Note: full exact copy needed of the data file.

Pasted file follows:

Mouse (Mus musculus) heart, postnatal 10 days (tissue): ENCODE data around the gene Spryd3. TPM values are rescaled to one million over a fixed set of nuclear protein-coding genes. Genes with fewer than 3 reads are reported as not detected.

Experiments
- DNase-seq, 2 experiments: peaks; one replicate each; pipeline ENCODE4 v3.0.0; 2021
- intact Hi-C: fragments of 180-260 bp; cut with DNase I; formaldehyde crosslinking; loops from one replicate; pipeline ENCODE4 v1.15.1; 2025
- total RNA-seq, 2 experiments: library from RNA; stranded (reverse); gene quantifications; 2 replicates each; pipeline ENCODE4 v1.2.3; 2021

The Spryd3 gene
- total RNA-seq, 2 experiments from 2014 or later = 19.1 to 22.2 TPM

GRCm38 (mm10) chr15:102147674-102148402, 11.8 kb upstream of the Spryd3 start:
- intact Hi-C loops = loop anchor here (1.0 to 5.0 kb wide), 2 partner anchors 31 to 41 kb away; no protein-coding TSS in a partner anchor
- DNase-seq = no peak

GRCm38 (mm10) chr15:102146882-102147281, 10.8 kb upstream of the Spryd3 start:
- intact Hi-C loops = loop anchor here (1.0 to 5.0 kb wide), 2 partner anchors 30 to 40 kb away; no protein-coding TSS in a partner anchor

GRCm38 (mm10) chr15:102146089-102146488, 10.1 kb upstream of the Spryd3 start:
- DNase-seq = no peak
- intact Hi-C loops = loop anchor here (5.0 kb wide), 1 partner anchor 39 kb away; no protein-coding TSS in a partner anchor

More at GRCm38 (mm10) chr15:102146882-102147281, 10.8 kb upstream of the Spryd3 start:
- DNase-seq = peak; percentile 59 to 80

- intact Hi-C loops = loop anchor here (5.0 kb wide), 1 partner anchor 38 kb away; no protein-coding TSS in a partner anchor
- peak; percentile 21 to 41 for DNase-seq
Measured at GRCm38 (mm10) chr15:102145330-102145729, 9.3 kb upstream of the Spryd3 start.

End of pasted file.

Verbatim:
Mouse (Mus musculus) heart, postnatal 10 days (tissue): ENCODE data around the gene Spryd3. TPM values are rescaled to one million over a fixed set of nuclear protein-coding genes. Genes with fewer than 3 reads are reported as not detected.

Experiments
- DNase-seq, 2 experiments: peaks; one replicate each; pipeline ENCODE4 v3.0.0; 2021
- intact Hi-C: fragments of 180-260 bp; cut with DNase I; formaldehyde crosslinking; loops from one replicate; pipeline ENCODE4 v1.15.1; 2025
- total RNA-seq, 2 experiments: library from RNA; stranded (reverse); gene quantifications; 2 replicates each; pipeline ENCODE4 v1.2.3; 2021

The Spryd3 gene
- total RNA-seq, 2 experiments from 2014 or later = 19.1 to 22.2 TPM

GRCm38 (mm10) chr15:102147674-102148402, 11.8 kb upstream of the Spryd3 start:
- intact Hi-C loops = loop anchor here (1.0 to 5.0 kb wide), 2 partner anchors 31 to 41 kb away; no protein-coding TSS in a partner anchor
- DNase-seq = no peak

GRCm38 (mm10) chr15:102146882-102147281, 10.8 kb upstream of the Spryd3 start:
- intact Hi-C loops = loop anchor here (1.0 to 5.0 kb wide), 2 partner anchors 30 to 40 kb away; no protein-coding TSS in a partner anchor

GRCm38 (mm10) chr15:102146089-102146488, 10.1 kb upstream of the Spryd3 start:
- DNase-seq = no peak
- intact Hi-C loops = loop anchor here (5.0 kb wide), 1 partner anchor 39 kb away; no protein-coding TSS in a partner anchor

More at GRCm38 (mm10) chr15:102146882-102147281, 10.8 kb upstream of the Spryd3 start:
- DNase-seq = peak; percentile 59 to 80

- intact Hi-C loops = loop anchor here (5.0 kb wide), 1 partner anchor 38 kb away; no protein-coding TSS in a partner anchor
- peak; percentile 21 to 41 for DNase-seq
Measured at GRCm38 (mm10) chr15:102145330-102145729, 9.3 kb upstream of the Spryd3 start.